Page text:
Before email signatures and customized Twitter themes, people wanting to make an impression with correspondence turned to the gloriously idiosyncratic and oft-outrageous personal insignia stamped onto letters. Letterheady, a new website from writer Shaun Usher, celebrates this lost art of communication with interesting letterheads from iconic figures and corporations of the 20th century including Wrigley, Charlie Chaplin, Einstein, Marvel Comics and more.
(Via Cool Hunting)
Marching to Shostakovich
With Shostakovich’s “The Nose” playing at the Metropolitan Opera, it seems a good moment to check in on the world of Shostakovich-playing college and high-school bands. Back in 2006, the composer-critic-blogger Matthew Guerrieri alerted me to the existence of the marching-band Shostakovich underground; he’d come across a video of the Austin Bulldog Band playing part of Schoenberg’s “Verklärte Nacht” and the Scherzo of Shostakovich’s Tenth Symphony.
(Via Unquiet Thoughts)
Check out some of those bands on youtube – click here and then follow Ross’s links. There is something very wonderful about hearing American highschool bands playing classical music. And it’s not just classical music, they are playing music by composers from the Soviet Union, created during the cold war, with titles like Fire of Eternal Glory. Commie music on American football fields. Music across borders and music across time. This YouTube vid, showcases particularly impressive playing! I might as well embed it:
I heard this one decades ago, but maybe you haven’t:
Warning! Muso joke: What’s the difference between a rock guitarist and a jazz guitarist?
A rock guitarist plays three chords to thousands of people, while the jazz guitarist plays thousands of chords to three people
(Via the music of sound)
How do guitar players change a lightbulb? One climbs on the ladder and changes the bulb and 99 other guitarists proclaim: “I could have done that!!”
AT&T Zero phone charger won’t draw power by itself | Accessories | iPhone Central | Macworld
Unlike conventional chargers, the Zero won’t draw power if there’s no phone plugged into it. AT&T claims the Zero, which it developed with phone accessory vendor Superior Communications, is the first such charger on the market. It will go on sale only at AT&T stores across the U.S. in May, and interested customers can sign up to be notified when it’s released.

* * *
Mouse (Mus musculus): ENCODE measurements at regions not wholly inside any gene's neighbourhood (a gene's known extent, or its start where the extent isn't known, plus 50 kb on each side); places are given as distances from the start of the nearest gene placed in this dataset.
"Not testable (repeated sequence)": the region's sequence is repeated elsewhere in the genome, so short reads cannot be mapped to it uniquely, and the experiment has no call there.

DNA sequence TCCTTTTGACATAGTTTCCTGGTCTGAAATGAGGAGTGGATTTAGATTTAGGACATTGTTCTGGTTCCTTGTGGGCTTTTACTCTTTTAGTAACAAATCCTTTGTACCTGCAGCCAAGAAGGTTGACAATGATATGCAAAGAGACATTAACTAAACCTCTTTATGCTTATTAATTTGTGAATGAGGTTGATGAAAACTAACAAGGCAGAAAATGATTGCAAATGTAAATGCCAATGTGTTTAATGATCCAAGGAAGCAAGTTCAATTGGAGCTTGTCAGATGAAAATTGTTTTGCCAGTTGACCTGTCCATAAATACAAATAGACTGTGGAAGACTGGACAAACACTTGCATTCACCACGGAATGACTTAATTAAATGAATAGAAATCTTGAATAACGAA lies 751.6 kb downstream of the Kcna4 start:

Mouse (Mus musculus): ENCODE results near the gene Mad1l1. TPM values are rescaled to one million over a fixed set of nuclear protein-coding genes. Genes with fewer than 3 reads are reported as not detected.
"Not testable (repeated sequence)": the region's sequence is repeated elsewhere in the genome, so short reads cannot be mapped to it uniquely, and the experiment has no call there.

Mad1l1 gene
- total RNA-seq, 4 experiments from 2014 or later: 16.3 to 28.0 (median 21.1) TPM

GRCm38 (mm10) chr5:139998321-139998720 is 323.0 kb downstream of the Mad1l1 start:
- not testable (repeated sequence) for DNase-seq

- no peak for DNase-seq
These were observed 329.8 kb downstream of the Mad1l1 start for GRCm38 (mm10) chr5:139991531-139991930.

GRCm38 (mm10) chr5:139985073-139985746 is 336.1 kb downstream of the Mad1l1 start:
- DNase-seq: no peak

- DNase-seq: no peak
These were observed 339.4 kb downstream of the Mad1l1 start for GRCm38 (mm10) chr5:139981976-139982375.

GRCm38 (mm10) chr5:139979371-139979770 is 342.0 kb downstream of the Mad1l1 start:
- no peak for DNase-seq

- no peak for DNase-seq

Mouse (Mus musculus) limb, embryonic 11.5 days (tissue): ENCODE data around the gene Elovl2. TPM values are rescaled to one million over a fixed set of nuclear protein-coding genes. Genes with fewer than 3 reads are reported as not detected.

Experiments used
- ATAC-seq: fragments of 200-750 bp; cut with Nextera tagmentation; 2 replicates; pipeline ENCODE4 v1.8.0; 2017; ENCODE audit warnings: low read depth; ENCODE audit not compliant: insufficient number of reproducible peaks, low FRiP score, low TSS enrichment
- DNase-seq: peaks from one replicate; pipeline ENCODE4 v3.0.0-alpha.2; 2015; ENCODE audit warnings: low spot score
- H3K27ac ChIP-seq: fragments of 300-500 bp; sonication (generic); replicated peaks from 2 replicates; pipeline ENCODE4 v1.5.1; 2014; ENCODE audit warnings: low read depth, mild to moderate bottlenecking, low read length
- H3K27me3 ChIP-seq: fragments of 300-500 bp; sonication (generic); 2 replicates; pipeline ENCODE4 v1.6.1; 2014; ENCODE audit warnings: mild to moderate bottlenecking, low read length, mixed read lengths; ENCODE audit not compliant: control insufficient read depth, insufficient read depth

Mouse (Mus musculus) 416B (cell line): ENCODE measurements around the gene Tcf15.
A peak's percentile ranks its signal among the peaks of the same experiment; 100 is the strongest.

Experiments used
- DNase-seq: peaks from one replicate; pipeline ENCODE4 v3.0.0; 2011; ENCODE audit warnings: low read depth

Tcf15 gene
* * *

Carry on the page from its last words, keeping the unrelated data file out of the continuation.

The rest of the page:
AT&T wouldn’t specify which phones the Zero charger will be able to charge, though spokesman Mark Siegel said it was designed for the carrier’s major smartphones. But its USB interface suggests it will be compatible with the Apple iPhone.
Nice. If every wall-wart ((roadie slang for external power supplies))) had that feature, we would be saving some juice!
Wow, our high school band didn’t sound like that.
dave wrote: “Wow, our high school band didn’t sound like that.”
My high school band did. My high school school was an absolute failure in every way APART from its music program.
The band director was SIMPLY AMAZING: he had a way of pulling astonishing performances out of even the weakest musicians. We would practice on Saturdays in the cold for hours, and no one would seem to mind. When I watched the video above I kinda got nostalgic and misty for high school, because I KNOW our band could have played that stuff, and it felt so amazingly empowering to pull off performances of difficult music.
Our drum line was phenomenal: easily as good as any I have seen. We practiced endlessly and obsessively.
What a rush! After all this time, I still miss it. I can still recall marching through the streets of the neighborhood in the summer time as part of rehearsal. I can still remember the butterflies and adrenaline high of waiting off-field before competitions. “WATCH YOUR DIAGONALS!”
The school was shut down as an academic failure despite its stellar record as a music school.